• [0004]
    Regardless of the type of epilepsy, seizures significantly limit the autonomy of the patient. When hit with a seizure, the patient typically loses some level of control of his/her body. In most cases, seizures occur without prior warning to the patient. As a result, epileptic seizures pose a serious safety hazard to the patient and others surrounding the patient. For example, a patient hit with a sudden seizure while driving a car may endanger the patient's own safety as well as the safety of others. Seizure patients are also exposed to a risk of bodily harm when operating machinery and even in daily activities such as crossing a street or going down stairs. In addition to this safety hazard, each seizure will further damage brain structures often resulting in progressive loss of brain function over time.
  • [0005]
    Researchers have developed a number of techniques for treating seizure disorders and its symptoms. For example, research has shown that inhibiting (namely, reducing the excitation of neurons) the substantia nigra in the brain increases the threshold for seizure occurrence. Researchers have also found that increasing the activity of neurons in the external Globus Pallidum (GPe) increases inhibition of neurons in the subthalamic nucleus, which in turn inhibits neural activity in the substantia nigra.
  • [0006]
    Neurosurgeons have also been able to diminish the symptoms of many neural disorders by lesioning certain brain areas. Examples include lesioning the ventral lateral portion of the internal Globus Pallidus and the Vim Thalamus for treating movement disorders. Electrical stimulation of the nervous system has also been used to suppress seizures. Finally, infusion of certain drugs into a region of the brain can affect the excitability of the neurons at the site of infusion as disclosed in U.S. Pat. No. 5,713,923 (Ward et al.) assigned to Medtronic, Inc.
  • [0007]
    Others have studied the effects of electrically stimulating the vagus nerve as a means of suppressing epileptic activity. It has been observed that stimulation of the vagus nerve with certain parameters caused de-synchronization of the brain's electrical activity in animal models. These concepts were disclosed by Zabara in U.S. Pat. Nos. 4,867,164 and 5,025,807.
  • [0008]
    Under another approach, researchers have devised algorithms to detect the onset of a seizure. Qu and Gotman reported a system that recognizes patterns of electrical activity similar to a template developed from recording an actual seizure. See H. Qu and J. Gotman, "A Seizure Warning System for Long-term Epilepsy Monitoring", Neurology, 1995;45:2250-2254. Also, see I. Osario, M. Frei, D. Lerner, S. Wilkinson, "A Method for Accurate Automated Real-time Seizure Detection", Epilepsia, Vol. 36, Suppl. 4, 1995. In each of these techniques for recognizing the onset of a seizure, the developers employ two processes. The first process is to extract certain features from the signals representing the electrical activity of the brain. Examples of the signal features include the signal power or the frequency spectrum of the signals. The second process is to recognize a pattern or set of values for those features that characterize a brain state that will reliably lead to a seizure.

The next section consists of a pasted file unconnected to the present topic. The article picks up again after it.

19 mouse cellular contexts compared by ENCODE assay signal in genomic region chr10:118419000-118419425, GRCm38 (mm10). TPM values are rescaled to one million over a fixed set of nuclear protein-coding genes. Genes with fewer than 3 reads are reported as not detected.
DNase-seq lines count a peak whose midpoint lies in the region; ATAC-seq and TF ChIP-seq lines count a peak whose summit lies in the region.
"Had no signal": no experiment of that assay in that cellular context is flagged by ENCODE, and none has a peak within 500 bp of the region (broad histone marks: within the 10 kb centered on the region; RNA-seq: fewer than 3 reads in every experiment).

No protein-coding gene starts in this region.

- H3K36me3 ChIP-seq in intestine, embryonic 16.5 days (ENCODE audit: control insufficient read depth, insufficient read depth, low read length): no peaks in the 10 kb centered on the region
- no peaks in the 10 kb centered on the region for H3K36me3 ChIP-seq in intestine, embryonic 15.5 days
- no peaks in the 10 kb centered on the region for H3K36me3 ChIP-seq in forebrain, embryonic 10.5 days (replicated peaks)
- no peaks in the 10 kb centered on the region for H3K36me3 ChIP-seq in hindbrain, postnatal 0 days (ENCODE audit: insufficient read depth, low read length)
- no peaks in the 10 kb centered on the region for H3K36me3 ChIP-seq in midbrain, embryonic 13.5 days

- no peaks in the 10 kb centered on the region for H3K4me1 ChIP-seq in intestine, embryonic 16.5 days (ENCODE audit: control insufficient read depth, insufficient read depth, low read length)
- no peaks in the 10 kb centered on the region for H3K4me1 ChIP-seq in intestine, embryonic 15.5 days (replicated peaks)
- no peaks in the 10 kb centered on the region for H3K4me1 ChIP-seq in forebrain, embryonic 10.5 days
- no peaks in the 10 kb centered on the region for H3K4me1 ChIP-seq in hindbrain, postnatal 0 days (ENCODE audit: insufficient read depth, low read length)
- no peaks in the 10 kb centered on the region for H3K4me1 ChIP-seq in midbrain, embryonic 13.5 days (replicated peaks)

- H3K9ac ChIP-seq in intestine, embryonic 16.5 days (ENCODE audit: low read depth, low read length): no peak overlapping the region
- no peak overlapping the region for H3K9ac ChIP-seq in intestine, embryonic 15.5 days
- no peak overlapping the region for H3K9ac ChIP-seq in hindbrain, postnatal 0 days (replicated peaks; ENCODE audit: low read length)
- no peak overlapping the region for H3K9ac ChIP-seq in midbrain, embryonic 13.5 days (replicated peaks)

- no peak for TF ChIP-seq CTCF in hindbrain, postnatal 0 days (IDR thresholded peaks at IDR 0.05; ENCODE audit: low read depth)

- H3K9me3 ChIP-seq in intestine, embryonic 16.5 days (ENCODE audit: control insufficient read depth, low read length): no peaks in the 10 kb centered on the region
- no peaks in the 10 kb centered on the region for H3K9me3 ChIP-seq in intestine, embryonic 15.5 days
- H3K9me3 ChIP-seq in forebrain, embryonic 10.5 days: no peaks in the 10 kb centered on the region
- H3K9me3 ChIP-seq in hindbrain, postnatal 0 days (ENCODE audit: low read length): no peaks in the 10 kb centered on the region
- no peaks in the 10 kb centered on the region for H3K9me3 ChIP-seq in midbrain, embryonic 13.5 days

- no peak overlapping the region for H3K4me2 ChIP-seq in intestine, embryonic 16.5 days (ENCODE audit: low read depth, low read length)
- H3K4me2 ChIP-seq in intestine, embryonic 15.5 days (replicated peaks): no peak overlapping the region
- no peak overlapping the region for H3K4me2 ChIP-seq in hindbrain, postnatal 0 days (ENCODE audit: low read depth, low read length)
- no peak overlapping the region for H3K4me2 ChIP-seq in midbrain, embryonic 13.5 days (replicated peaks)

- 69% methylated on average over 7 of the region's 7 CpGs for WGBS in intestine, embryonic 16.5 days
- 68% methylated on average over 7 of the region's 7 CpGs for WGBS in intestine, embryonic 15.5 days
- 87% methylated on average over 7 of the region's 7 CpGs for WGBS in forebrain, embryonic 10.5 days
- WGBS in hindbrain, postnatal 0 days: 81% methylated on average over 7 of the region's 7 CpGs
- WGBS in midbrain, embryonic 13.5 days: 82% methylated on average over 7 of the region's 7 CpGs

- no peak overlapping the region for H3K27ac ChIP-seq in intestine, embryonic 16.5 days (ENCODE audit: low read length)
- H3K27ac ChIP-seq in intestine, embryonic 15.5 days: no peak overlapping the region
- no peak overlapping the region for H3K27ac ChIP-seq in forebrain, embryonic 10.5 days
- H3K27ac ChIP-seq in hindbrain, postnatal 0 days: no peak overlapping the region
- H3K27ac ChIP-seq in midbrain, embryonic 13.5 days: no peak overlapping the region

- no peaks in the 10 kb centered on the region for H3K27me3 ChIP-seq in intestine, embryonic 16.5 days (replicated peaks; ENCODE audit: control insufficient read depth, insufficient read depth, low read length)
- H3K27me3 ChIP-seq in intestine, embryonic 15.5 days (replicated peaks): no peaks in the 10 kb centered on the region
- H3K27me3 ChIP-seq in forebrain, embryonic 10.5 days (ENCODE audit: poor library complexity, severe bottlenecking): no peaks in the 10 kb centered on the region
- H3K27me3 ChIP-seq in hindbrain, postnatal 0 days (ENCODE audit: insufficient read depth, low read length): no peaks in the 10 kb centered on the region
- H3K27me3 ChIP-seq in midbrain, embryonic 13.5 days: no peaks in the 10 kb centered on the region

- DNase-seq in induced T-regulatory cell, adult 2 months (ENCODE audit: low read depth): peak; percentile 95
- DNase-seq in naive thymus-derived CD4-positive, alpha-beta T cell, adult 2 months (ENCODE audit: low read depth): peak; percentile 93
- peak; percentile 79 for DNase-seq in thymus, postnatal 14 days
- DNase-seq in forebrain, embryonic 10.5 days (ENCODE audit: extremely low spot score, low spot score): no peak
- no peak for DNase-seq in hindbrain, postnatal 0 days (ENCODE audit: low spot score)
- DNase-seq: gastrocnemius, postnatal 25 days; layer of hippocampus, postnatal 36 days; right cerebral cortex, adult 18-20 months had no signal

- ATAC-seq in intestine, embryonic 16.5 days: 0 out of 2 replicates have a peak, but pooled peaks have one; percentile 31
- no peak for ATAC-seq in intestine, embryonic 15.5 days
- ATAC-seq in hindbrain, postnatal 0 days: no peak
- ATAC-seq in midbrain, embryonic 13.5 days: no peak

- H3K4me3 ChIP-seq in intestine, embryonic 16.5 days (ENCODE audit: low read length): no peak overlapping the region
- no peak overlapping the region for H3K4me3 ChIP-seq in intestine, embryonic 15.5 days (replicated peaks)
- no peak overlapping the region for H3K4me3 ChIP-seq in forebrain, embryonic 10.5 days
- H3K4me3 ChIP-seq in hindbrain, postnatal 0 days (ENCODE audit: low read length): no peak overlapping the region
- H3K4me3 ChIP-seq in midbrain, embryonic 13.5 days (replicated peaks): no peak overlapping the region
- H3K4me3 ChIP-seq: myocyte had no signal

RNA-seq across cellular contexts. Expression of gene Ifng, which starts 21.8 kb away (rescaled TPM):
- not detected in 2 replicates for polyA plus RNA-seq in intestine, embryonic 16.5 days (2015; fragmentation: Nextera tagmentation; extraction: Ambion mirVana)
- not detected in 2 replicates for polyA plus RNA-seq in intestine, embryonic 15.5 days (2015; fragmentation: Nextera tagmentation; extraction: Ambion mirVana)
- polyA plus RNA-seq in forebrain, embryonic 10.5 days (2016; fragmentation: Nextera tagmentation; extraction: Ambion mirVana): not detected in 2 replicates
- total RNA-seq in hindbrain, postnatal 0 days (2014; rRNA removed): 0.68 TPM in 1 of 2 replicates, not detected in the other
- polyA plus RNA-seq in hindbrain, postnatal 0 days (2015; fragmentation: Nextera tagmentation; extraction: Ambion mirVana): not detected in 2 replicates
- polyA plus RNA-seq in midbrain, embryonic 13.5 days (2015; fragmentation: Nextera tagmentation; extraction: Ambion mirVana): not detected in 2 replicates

• [0009]
    Using pattern recognition techniques, closed-looped protocols for responding to the onset of an epileptic seizure have also been suggested. For example, U.S. Pat. Nos. 6,128,538 and 6,134,474 report closed-loop systems for identifying and responding to a neurological disease, such as epilepsy. These systems, however, identify and respond to neurological events that have already begun. Once started, these events may be difficult to correct. Therefore, a need for more efficient and effective treatments of neurological events continues to exist Table 1 lists documents that disclose systems and methods that provide for seizure detection.
    Patent Number Inventors Title
    4,867,164 Zabara Neurocybernetic prosthesis
    5,025,807 Zabara Neurocybernetic prosthesis
    5,713,923 Ward et al. Techniques for treating epilepsy by brain stimulation and drug infusion
    6,128,538 Fischell et al. Means and method for the treatment of neurological disorders
    6,134,474 Fischell et al. Responsive implantable system for the treatment of neurological disorders
    H. Qu and J. Gotman, "A Seizure Warning System for Long-term Epilepsy Monitoring", Neurology, 1995;45:2250-2254
    I. Osario, M. Frei, D. Lerner, S. Wilkinson, "A Method for Accurate Automated Real-time Seizure Detection", Epilepsia, Vol. 36, Suppl. 4, 1995.
  • SUMMARY OF THE INVENTION
  • [0010]
    It is an object of the present invention to overcome at least some of the disadvantages of the foregoing systems by providing a system that probes the excitable state of the brain or a specific sub region of the brain and relate a measurement acquired via the probe to the likelihood of the occurrence of an impending neurological event.
  • [0011]
    In addition, it is an object of the invention to provide an implantable system for delivering electrical stimuli to and analyzing response field potentials from the brain to predict the likelihood of the occurrence of a neurological disorder and/or event prior to the start of the event.
  • [0012]
    It is another object of the invention to provide a system of signal analysis to predict the likelihood of the occurrence of an impending epileptic seizure.
  • [0013]
    It is an object of the invention to determine a level of functional interconnectivity in brain structures and to use the level in the prediction of impending neurological disorders.
  • [0014]
    The invention provides a system as claimed in claim 1.
  • [0015]